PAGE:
Christians in the Middle East often accuse others across the world of forgetting and ignoring their plight. Once the television and newspapers move on to another story, it is easy to forget the struggles that many face on a daily basis. And yet these struggles are still there.
In 1998, with the blessing of Pope St John Paul II, Cardinal Jean-Louis Tauran formed a group called the Holy Land Coordination, led by bishops from around the globe. The purpose of the group – which also includes representatives from various organisations and media outlets – is to show solidarity, to build relationships and to continue offering support and encouragement. Their work really begins after their annual visit to the Middle East, as delegates return home and the Bishops use their influence to lobby governments, politicians and ambassadors on behalf of the Holy Land Christians.
For the last few years it has been my pleasure to serve as coordinator of the group. It is my responsibility to set the agenda, to liaise with the various episcopal conferences and the Latin Patriarchate of Jerusalem, and to make the necessary practical arrangements. This year I chose the theme 'You are not forgotten' to show that the Church is concerned for the Christians of the Middle East and will try to support them. We focused specifically on Gaza and Iraqi Christian refugees in Jordan.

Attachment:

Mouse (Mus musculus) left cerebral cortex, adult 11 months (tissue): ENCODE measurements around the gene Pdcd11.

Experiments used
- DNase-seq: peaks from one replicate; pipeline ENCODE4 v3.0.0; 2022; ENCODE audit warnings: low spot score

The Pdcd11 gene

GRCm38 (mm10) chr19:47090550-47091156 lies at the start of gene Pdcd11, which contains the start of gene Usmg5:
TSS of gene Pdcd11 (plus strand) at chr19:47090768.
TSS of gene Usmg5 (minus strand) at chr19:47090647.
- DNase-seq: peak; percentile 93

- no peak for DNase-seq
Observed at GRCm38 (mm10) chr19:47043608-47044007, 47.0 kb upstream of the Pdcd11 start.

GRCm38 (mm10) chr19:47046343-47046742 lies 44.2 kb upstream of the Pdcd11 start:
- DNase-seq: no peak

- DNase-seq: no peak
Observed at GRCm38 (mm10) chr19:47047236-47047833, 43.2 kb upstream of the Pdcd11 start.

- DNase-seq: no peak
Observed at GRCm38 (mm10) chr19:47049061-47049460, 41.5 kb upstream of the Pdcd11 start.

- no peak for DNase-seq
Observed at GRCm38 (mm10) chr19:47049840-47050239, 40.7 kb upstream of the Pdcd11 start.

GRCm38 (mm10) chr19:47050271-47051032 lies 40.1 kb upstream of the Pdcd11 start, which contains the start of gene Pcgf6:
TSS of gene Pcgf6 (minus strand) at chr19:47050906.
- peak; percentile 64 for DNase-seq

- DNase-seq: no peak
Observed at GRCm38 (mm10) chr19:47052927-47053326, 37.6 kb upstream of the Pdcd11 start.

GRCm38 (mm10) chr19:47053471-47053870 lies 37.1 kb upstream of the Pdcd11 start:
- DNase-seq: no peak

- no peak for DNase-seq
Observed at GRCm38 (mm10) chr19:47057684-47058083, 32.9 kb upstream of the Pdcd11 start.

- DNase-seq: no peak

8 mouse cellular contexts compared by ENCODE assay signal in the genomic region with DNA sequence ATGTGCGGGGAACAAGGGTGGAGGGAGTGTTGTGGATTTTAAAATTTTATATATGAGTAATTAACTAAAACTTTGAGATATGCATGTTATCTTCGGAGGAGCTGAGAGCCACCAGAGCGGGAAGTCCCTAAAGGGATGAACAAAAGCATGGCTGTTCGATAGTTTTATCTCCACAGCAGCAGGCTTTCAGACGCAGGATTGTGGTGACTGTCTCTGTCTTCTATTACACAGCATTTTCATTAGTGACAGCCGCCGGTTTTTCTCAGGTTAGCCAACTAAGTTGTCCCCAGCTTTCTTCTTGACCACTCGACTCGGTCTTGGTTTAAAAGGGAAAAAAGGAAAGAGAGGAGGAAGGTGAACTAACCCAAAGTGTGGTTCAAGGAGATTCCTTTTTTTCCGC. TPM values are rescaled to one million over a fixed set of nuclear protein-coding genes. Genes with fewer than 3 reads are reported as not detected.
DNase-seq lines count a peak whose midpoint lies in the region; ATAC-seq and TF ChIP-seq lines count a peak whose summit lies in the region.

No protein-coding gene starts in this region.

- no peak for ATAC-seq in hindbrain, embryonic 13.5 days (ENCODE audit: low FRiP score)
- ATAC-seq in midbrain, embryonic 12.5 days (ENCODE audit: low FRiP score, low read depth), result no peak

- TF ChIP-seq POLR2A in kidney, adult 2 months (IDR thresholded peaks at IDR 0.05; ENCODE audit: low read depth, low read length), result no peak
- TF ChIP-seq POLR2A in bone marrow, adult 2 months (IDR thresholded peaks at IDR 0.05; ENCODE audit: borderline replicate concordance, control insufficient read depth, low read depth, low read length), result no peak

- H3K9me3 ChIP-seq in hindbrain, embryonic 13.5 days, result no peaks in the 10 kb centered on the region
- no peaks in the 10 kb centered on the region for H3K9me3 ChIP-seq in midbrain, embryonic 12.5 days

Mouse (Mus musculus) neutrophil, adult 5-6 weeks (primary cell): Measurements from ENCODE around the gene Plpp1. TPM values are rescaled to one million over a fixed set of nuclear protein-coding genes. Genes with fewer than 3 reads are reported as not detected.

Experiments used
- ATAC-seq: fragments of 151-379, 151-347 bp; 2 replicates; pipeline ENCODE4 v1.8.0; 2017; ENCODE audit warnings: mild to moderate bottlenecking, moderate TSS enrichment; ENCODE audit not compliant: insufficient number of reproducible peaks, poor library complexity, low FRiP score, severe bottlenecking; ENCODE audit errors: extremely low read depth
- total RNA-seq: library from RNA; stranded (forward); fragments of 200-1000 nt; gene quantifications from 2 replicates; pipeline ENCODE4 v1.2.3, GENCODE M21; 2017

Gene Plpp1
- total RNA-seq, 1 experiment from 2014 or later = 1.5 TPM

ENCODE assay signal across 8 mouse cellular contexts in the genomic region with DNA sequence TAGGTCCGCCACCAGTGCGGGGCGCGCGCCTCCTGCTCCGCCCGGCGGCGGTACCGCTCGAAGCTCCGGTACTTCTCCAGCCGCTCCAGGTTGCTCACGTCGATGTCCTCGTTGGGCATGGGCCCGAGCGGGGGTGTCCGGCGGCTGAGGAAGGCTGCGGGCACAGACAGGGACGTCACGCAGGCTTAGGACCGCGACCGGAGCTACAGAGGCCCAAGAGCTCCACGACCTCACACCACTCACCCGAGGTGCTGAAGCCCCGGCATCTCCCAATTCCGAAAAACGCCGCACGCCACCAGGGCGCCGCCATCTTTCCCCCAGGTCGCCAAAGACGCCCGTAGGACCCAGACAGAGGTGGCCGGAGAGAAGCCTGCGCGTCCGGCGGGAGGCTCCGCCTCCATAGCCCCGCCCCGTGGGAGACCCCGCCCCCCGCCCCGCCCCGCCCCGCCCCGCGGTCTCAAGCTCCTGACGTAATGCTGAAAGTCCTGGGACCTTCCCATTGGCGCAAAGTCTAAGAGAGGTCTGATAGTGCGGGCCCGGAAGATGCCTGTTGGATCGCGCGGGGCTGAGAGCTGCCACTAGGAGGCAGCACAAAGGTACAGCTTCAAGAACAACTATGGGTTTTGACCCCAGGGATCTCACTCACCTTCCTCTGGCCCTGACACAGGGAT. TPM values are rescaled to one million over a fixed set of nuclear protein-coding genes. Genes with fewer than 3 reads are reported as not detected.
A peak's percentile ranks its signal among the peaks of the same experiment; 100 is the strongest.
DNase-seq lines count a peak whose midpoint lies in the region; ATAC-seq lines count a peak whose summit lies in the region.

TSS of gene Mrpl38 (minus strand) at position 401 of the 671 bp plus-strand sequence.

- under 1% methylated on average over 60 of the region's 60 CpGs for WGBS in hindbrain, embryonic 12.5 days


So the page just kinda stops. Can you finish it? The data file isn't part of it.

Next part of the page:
For the third consecutive year the Holy Land Coordination visited Gaza where we saw the outstanding work carried out by the local parish priest and numerous religious orders taking care of the tiny Christian community and anyone else coming to their doors seeking help. We were struck by the resilience of people still living under such extreme conditions, particularly young people.
The Catholic schools in Gaza open their doors to Christian and Muslim youngsters and provide a haven of peace and normality regardless of religion. People under 35 are not allowed to leave Gaza as they are classed as terrorists yet all they want is the chance to lead a normal life. They believe that with a good education they can change their situation and many have aspirations to develop careers – be it as doctors, teachers or civil engineers, etc.
The message that we received from the young people we met was clear: "Please do not forget us." These young people want to live with dignity and yet they live in an open prison where the future seems bleak and uncertain. Many have lost their homes, families and friends, but they have never lost hope.
We visited a village to meet the locals whose homes were destroyed during the military action in 2014. Thankfully no further conflict has occurred but rebuilding homes is extremely difficult because of the lack of resources and aid not getting into Gaza. In this village, 2,000 of the 4,000 houses were damaged and at the moment only 200 have been rebuilt (with the help of the Catholic Church).
In 2015 we had visited an orphanage run by the Missionaries of Charity. Many of the children were left without parents and the Sisters are doing all they can to act as surrogate mothers. Last year we saw sadness and heartache. This year we saw happier and relaxed children, thanks to the Catholic Church.
While there are signs of hope, many remain homeless and deeply traumatised by the 2014 war. Aid is very slow getting into Gaza and the blockade continues to make people's lives difficult. Father Mario da Silva, the parish priest of Gaza, told the Bishops: "In this Year of Mercy, one of the acts of mercy is to visit prisoners and I thank you for visiting the largest prison in the world. Your presence here has shown us that we are not forgotten and for this we say thank you."